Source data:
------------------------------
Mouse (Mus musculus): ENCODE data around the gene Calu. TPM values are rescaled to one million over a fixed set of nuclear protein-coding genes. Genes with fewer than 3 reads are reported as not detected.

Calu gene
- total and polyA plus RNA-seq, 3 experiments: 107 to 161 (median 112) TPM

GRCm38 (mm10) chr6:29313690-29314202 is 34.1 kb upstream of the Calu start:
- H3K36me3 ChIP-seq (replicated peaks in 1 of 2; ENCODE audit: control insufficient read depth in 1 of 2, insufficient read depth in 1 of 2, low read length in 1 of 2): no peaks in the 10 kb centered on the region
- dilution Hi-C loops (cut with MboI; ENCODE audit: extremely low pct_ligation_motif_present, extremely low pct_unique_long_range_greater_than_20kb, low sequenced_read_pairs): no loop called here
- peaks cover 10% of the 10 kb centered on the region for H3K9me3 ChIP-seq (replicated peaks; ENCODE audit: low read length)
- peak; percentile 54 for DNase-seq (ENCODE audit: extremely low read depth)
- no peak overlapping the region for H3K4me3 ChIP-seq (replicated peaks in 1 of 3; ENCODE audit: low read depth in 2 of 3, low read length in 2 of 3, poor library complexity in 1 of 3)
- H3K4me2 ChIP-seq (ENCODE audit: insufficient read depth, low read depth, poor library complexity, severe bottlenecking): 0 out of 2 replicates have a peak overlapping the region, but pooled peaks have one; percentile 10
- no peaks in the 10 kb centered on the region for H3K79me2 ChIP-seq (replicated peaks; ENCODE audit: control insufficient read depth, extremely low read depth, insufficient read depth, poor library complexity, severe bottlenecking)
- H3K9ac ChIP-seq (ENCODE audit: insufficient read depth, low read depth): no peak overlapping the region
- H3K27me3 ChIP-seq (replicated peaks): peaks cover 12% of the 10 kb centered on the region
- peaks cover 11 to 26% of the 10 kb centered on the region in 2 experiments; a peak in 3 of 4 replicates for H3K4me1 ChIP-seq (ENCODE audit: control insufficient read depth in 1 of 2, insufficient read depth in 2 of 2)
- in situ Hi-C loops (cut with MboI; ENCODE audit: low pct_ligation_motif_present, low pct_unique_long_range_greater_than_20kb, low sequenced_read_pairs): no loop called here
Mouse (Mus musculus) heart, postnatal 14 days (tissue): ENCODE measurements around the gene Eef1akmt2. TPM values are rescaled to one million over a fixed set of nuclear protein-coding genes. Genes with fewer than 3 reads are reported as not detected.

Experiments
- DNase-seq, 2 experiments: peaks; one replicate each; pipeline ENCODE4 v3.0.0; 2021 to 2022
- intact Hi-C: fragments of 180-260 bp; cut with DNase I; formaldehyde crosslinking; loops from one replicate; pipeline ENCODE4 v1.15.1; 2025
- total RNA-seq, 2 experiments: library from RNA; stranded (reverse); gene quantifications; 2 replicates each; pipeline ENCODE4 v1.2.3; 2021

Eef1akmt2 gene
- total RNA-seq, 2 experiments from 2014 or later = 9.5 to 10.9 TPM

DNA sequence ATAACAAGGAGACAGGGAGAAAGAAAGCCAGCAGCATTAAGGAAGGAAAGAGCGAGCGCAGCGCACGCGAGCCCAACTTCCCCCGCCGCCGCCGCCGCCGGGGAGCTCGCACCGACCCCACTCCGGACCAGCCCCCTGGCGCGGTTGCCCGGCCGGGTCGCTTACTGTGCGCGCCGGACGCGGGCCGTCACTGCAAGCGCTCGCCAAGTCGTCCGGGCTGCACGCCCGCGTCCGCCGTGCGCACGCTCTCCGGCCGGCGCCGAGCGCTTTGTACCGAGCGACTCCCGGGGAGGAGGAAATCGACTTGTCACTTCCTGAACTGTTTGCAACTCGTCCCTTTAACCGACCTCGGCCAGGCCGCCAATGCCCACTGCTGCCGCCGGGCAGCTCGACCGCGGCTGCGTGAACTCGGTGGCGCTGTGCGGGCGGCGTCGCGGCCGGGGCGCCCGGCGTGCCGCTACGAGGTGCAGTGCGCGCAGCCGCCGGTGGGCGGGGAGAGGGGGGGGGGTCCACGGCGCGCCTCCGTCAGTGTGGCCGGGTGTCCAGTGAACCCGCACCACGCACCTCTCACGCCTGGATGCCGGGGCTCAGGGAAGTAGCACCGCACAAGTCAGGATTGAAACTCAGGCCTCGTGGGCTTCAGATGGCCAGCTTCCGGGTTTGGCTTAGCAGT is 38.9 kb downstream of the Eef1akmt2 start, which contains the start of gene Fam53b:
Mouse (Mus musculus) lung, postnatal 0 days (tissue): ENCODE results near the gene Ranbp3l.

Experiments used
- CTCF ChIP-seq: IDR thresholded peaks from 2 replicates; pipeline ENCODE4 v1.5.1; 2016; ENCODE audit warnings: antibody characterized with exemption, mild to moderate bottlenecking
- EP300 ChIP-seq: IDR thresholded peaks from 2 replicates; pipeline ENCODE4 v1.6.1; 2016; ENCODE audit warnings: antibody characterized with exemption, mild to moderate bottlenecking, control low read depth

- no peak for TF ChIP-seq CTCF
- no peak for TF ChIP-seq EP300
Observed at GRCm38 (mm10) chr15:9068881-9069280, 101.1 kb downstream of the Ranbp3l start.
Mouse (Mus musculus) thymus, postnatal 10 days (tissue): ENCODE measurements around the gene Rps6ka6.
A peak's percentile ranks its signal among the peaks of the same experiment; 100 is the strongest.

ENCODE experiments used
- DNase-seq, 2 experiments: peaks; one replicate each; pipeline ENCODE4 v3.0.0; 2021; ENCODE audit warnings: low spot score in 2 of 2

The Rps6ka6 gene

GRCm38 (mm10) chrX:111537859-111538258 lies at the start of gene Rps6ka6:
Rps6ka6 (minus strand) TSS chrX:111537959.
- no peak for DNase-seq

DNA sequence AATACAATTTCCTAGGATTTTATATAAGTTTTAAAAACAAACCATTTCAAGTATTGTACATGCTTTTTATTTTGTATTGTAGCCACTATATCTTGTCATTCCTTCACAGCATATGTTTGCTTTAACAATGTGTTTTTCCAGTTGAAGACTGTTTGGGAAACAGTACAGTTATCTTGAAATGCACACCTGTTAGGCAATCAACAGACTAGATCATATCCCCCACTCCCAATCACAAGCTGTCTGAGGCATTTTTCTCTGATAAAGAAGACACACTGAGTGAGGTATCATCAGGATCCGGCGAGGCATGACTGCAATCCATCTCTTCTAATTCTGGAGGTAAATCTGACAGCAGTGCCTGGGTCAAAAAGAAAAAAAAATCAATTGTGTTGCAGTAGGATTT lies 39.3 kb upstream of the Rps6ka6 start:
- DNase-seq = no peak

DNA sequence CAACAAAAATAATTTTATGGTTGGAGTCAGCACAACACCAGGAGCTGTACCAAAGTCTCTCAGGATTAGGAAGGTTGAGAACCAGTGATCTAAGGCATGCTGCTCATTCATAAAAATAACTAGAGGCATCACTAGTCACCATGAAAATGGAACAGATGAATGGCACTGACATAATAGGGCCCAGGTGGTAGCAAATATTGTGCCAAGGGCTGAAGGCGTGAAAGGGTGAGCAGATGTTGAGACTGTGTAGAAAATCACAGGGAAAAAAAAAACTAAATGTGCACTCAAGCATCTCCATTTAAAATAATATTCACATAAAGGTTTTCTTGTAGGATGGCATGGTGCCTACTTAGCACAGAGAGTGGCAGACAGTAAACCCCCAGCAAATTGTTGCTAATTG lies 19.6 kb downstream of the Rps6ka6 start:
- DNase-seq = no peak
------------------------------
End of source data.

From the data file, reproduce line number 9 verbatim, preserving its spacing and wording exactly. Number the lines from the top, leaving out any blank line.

- no peak overlapping the region for H3K4me3 ChIP-seq (replicated peaks in 1 of 3; ENCODE audit: low read depth in 2 of 3, low read length in 2 of 3, poor library complexity in 1 of 3)